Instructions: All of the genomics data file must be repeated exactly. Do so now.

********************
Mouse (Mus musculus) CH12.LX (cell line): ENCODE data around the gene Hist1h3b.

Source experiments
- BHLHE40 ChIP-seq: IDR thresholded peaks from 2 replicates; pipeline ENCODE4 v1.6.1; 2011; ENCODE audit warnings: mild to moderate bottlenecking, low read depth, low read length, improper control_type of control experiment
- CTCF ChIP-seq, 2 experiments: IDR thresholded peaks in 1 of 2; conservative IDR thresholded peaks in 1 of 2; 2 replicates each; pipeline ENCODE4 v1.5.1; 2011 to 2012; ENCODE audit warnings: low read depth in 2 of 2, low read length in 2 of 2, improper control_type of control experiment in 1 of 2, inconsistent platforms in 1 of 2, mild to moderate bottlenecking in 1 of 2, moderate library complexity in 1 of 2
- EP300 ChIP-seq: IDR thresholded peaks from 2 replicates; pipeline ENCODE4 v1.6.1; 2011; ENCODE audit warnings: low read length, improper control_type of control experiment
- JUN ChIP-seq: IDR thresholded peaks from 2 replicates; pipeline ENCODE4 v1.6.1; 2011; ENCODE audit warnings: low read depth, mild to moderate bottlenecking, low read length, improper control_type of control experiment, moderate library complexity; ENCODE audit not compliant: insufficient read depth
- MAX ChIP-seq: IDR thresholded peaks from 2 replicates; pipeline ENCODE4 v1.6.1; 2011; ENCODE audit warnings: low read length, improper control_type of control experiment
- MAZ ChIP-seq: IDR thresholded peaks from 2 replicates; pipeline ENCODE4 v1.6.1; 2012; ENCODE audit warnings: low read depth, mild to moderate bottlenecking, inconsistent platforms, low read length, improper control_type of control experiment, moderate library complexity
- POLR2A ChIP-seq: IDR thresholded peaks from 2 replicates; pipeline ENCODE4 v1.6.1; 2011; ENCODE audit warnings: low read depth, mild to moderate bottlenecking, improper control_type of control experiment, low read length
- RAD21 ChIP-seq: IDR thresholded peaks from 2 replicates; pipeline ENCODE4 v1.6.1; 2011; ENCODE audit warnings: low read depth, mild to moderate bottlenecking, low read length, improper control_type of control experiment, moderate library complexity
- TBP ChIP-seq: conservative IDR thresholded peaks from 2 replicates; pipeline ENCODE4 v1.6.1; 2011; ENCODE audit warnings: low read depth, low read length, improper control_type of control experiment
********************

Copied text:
Mouse (Mus musculus) CH12.LX (cell line): ENCODE data around the gene Hist1h3b.

Source experiments
- BHLHE40 ChIP-seq: IDR thresholded peaks from 2 replicates; pipeline ENCODE4 v1.6.1; 2011; ENCODE audit warnings: mild to moderate bottlenecking, low read depth, low read length, improper control_type of control experiment
- CTCF ChIP-seq, 2 experiments: IDR thresholded peaks in 1 of 2; conservative IDR thresholded peaks in 1 of 2; 2 replicates each; pipeline ENCODE4 v1.5.1; 2011 to 2012; ENCODE audit warnings: low read depth in 2 of 2, low read length in 2 of 2, improper control_type of control experiment in 1 of 2, inconsistent platforms in 1 of 2, mild to moderate bottlenecking in 1 of 2, moderate library complexity in 1 of 2
- EP300 ChIP-seq: IDR thresholded peaks from 2 replicates; pipeline ENCODE4 v1.6.1; 2011; ENCODE audit warnings: low read length, improper control_type of control experiment
- JUN ChIP-seq: IDR thresholded peaks from 2 replicates; pipeline ENCODE4 v1.6.1; 2011; ENCODE audit warnings: low read depth, mild to moderate bottlenecking, low read length, improper control_type of control experiment, moderate library complexity; ENCODE audit not compliant: insufficient read depth
- MAX ChIP-seq: IDR thresholded peaks from 2 replicates; pipeline ENCODE4 v1.6.1; 2011; ENCODE audit warnings: low read length, improper control_type of control experiment
- MAZ ChIP-seq: IDR thresholded peaks from 2 replicates; pipeline ENCODE4 v1.6.1; 2012; ENCODE audit warnings: low read depth, mild to moderate bottlenecking, inconsistent platforms, low read length, improper control_type of control experiment, moderate library complexity
- POLR2A ChIP-seq: IDR thresholded peaks from 2 replicates; pipeline ENCODE4 v1.6.1; 2011; ENCODE audit warnings: low read depth, mild to moderate bottlenecking, improper control_type of control experiment, low read length
- RAD21 ChIP-seq: IDR thresholded peaks from 2 replicates; pipeline ENCODE4 v1.6.1; 2011; ENCODE audit warnings: low read depth, mild to moderate bottlenecking, low read length, improper control_type of control experiment, moderate library complexity
- TBP ChIP-seq: conservative IDR thresholded peaks from 2 replicates; pipeline ENCODE4 v1.6.1; 2011; ENCODE audit warnings: low read depth, low read length, improper control_type of control experiment